Monday, June 2, 2014

The World of Imagery - What Does the Composer "See?"

After listening to a recorded performance of my most recent work by the renowned violinist and educator Ricardo Odriozola, which he did on May 8 of this year,  some thoughts flashed through my mind as I sat reflecting upon that which I had just heard:
Should I make an attempt to describe the process I undergo when writing music? I then realized that I might well bore the reader to a point of "why read more? I have more important things to do."
I then deflected my thoughts, and remembered some of the meager evidence left to us by the likes of Mozart and Beethoven. Sadly, Mozart's widow destroyed a large number of sketches and  quite possibly some actual words written down by Amadeus; fortunately, some 300 articles dealing with the more intimate aspects  of his immortal incarnations  remain, and an  acknowledged  specialist on this aspect, Ulrich Konrad, gives us valuable insight into this material:
One of the most compellingly interesting ways Mozart used to describe his dealing with the creative process was his use of two words -  in both conversation and in letters he uses the word "composed" to describe what is already  complete and waiting, in his mind, for release onto manuscript later on. He uses the word "written"  to describe that which is indeed actually written down.  One should be reminded that in one of his letters, his answer to an often  asked question was "the music? It's already here, just waiting to be written down."
Many times his music would appear in the form of bass and melody, with the rest of the music to be filled in later. I believe that at his premiere of the "Prague" symphony, he  sat down at the piano and improvised for a considerable length of time.  It is known that on several occasions  Mozart improvised sections of  various  piano compositions in actual performances , before finishing the music in written form afterward. The possibility of a 'photographic' memory is actually somewhat more hazy, as it pertains to Mozart, than the proof  we have of the unparalleled gift of musical imagery that flowed through him and into the world the remainder of us reside in. Do remember that some letters refer, without a trace  of ego to "how can I create such things? Why me?"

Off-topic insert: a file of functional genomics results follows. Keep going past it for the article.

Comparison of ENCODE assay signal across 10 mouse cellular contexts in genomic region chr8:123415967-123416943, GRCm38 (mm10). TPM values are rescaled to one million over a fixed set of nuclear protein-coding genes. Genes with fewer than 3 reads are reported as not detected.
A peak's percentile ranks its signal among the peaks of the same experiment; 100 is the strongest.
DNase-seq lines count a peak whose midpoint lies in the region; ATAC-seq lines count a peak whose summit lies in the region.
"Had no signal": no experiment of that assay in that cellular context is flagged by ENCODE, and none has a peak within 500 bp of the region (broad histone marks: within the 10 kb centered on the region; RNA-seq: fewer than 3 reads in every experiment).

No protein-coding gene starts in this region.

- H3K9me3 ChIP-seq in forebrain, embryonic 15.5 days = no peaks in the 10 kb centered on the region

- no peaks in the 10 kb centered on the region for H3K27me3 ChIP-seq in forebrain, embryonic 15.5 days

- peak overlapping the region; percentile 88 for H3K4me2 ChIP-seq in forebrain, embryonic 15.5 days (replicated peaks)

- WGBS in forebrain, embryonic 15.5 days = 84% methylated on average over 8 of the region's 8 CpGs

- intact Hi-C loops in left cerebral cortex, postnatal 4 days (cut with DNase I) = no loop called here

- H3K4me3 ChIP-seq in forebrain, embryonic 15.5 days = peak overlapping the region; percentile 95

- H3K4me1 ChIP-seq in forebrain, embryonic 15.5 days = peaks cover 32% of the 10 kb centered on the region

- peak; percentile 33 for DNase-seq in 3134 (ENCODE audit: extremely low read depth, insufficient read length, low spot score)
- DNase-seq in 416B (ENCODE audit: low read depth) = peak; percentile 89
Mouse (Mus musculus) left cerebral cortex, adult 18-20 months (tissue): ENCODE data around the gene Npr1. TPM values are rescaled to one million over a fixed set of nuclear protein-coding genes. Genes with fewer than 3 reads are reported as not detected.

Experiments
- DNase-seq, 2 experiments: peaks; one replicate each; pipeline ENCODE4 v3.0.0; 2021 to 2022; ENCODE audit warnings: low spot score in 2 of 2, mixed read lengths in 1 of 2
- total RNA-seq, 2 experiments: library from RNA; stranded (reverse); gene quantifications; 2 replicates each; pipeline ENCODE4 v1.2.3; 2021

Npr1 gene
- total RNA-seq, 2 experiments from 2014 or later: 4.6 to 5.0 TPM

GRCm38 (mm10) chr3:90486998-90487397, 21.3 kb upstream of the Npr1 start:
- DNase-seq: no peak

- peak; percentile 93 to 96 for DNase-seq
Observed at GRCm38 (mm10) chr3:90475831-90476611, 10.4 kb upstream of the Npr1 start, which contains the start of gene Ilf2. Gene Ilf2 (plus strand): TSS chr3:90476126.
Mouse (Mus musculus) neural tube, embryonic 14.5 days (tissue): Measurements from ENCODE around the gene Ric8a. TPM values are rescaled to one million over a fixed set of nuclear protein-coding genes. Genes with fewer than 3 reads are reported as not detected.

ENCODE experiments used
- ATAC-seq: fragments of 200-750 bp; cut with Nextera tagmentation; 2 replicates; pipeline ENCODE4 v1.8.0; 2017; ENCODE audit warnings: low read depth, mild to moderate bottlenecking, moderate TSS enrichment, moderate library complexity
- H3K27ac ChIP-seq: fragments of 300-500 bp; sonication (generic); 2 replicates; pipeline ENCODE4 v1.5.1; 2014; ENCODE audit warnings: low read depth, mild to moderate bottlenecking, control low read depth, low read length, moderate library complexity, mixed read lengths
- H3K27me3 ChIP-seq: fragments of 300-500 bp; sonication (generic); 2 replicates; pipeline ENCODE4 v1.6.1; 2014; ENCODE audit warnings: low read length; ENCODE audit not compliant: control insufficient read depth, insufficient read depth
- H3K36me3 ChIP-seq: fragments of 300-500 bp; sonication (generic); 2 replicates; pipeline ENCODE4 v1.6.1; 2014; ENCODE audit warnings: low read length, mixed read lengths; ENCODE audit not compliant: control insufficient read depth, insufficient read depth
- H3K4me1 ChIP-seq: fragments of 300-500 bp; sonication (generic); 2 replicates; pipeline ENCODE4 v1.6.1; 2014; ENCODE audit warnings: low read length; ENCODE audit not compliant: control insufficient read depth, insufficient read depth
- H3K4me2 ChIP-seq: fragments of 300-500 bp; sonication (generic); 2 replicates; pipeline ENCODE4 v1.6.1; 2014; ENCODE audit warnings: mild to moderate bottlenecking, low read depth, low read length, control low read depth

Beethoven wrote often about his being directly affected, in his creative process, by his overwhelming connection with and  love of nature. He walked almost daily  through  the countryside, no matter where he happened to reside, and many times reflected  upon the parallel created by the titanic force of creative powers that gave us his language, and the reality of his being seduced by the colors, smells, and, for a short time, the sounds of the world he strolled through and made communion with.
He often mentioned that he would hold an idea  before his mind's eye for a considerable length of time in order to consider the possibilities that would emanate from it. Then he would write. Therein, perhaps, is the reason that by age 31,he finishes the first  of his nine symphonies. Do then look at Mozart, who by age 31, had completed all but the last five or  six of his forty one symphonies.
I could go on; however, I may well have overstayed my visit by now... 

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